One of the problems I’ve run into with following MLS is figuring out where my team stands in the playoff race. In essence, the top 8 teams make it into the playoffs. In reality, it’s possible for a team not in the top 8 to make it into the playoffs, but the likelihood of that happening is very slim. The full rules for qualifying are availabe here. For most soccer leagues, it’s easy to figure out who the top 8 teams are. They have a single table format with a balanced schedule. Very few teams have played a different number of matches than the other teams in the league. It’s easy to compare apples to apples in this scenario. MLS, on the other hand, has a very bizarre way of scheduling matchs and it’s uncommon for teams to have played the same number of matches at any point in the season. How, then, do you figure out where you stand in the table without running through all the scenarios of “Well, if team A beats team B, and then draws against team C, and we beat team D, then…”.
I’ve several approaches to this problem. The first is to use the average points earned per game as an estimate of what a team will do in their games-in-hand. This is a decent approach for the middle of the season when a team’s performance will be averaged out over a large number of games. Towards the end of the season, this approach doesn’t work as well. For example, if a team is averaged 1.2 PPM, then assuming they will earn 2.4 PPM in their two games-in-hand can be a poor assumption. It’s quite reasonable for them to pick up the full 6.
Another approach is to use Monte Carlo simulations to calculate the possible outcomes of future matches. Sports Club Stats is a good example of this approach. The problem is that their estimates are limited to the quality of the model they use for estimating the outcomes. Your outputs are only as good as your inputs and quite frankly, the discipline isn’t mature enough to have quality inputs just yet.
Baseball has the concept of games back. It’s a beautiful metric that tells you exactly what your team needs to do in order to move into first. Any casual baseball fan can understand it. It’s a simple formula that encapsulates where a team stands no matter how many games-in-hand are in play. It got me thinking about whether or not something similar could be applied to a league with trinary outcomes (win, loss, tie). I tweaked the formula a bit to work with ties and the results are decent but take some getting used to. Instead of the simplicity of a half or full game back, there are now weird situations like being 1/6 of a game back. I’m going to update the results each week for the rest of the season to get a feel for how it works. Below are the latest standings as of 9/27.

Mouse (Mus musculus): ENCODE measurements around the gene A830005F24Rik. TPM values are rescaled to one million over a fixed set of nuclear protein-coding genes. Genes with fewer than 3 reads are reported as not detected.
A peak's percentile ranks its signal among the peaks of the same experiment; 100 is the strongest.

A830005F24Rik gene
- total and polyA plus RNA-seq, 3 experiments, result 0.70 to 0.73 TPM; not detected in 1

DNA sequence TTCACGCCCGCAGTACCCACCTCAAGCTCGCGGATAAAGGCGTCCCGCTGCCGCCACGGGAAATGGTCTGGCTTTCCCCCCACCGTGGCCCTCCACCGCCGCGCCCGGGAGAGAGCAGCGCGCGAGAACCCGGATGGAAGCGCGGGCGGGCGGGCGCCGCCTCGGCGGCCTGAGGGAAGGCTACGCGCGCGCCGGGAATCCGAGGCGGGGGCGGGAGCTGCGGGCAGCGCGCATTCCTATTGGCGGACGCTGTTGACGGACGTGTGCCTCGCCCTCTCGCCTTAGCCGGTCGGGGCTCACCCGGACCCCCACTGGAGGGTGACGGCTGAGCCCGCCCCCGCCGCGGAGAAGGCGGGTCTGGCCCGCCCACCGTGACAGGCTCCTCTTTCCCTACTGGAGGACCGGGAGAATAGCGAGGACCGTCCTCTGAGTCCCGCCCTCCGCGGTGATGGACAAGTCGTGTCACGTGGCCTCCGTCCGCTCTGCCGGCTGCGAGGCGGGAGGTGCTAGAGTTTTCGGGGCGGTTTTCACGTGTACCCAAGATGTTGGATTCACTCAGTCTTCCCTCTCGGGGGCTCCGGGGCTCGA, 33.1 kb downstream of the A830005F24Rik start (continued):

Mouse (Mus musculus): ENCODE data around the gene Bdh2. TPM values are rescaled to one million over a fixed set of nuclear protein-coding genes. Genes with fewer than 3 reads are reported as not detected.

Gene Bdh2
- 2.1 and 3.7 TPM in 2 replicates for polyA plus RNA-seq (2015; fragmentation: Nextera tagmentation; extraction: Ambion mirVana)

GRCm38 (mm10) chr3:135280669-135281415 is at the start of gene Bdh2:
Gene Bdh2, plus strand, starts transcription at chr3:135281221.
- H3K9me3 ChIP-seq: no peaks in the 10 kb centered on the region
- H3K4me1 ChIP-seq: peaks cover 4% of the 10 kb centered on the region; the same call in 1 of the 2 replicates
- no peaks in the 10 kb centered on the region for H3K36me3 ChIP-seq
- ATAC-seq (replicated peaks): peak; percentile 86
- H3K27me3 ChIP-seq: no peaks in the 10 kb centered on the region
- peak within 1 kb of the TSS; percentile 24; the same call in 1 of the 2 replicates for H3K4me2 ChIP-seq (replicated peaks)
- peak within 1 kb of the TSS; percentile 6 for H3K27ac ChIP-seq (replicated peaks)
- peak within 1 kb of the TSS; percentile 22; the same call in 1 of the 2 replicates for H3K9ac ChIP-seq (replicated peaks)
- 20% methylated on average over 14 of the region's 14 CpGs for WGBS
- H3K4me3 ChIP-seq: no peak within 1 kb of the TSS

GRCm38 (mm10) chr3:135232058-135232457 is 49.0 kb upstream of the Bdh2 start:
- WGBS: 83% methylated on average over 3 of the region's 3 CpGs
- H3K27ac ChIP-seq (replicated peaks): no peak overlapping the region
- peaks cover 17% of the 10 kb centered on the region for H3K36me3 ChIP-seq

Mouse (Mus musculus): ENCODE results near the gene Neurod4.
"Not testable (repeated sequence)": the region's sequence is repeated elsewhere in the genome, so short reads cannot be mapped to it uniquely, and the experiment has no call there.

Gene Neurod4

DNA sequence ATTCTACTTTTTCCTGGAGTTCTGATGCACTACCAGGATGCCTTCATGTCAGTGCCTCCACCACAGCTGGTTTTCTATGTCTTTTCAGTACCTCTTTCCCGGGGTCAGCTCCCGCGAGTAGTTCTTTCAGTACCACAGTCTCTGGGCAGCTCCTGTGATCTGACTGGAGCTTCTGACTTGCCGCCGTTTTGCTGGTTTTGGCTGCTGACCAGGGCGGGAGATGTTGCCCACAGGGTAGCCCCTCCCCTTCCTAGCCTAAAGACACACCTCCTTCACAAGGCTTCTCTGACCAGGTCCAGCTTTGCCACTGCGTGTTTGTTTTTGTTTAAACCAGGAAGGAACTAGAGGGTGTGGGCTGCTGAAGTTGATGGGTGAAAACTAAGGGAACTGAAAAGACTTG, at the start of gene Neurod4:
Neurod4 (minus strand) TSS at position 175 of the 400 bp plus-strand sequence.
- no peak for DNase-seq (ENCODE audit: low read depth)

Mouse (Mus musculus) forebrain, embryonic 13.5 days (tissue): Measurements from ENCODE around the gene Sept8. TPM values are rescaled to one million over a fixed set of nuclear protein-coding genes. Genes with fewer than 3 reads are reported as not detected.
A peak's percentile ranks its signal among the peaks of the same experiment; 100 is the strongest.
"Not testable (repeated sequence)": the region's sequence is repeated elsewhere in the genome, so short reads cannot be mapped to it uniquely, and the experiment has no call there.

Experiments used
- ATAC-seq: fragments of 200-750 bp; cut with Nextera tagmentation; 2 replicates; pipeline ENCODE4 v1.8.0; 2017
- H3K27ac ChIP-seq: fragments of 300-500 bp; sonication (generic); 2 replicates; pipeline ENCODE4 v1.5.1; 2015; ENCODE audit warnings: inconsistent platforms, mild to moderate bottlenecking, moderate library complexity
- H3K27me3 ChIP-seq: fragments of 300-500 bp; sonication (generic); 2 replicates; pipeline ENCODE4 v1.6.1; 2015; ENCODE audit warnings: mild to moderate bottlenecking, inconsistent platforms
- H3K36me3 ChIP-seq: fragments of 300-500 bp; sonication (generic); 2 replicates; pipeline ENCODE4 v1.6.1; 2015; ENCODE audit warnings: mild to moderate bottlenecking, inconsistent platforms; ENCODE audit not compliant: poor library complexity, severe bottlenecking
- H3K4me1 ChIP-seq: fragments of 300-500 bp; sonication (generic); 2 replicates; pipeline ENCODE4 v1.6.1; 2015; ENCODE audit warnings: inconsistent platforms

|Team Name||Points||GP||GB From Playoffs|
|Los Angeles Galaxy||50||26||-3 2/3|
|Real Salt Lake||48||26||-3|
|FC Dallas||46||26||-2 1/3|
|New York Red Bulls||44||26||-1 2/3|
|San Jose Earthquakes||39||24||-1|
|Colorado Rapids||38||25||- 1/6|
|Seattle Sounders FC||39||26||0|
|Kansas City Wizards||33||25||1 1/2|
|Toronto FC||31||26||2 2/3|
|Chicago Fire||26||24||3 1/3|
|Philadelphia Union||27||25||3 1/2|
|Chivas USA||25||25||4 1/6|
|New England Revolution||26||26||4 1/3|
|Houston Dynamo||26||26||4 1/3|
Both the Sounders and KC are deep in the playoff race after going through some dark times this season. At their worst points during the season the teams were only 2 and 2.5 GB respectively. I think that’s a testament to parity in MLS and the fact that half the teams qualify for the playoffs.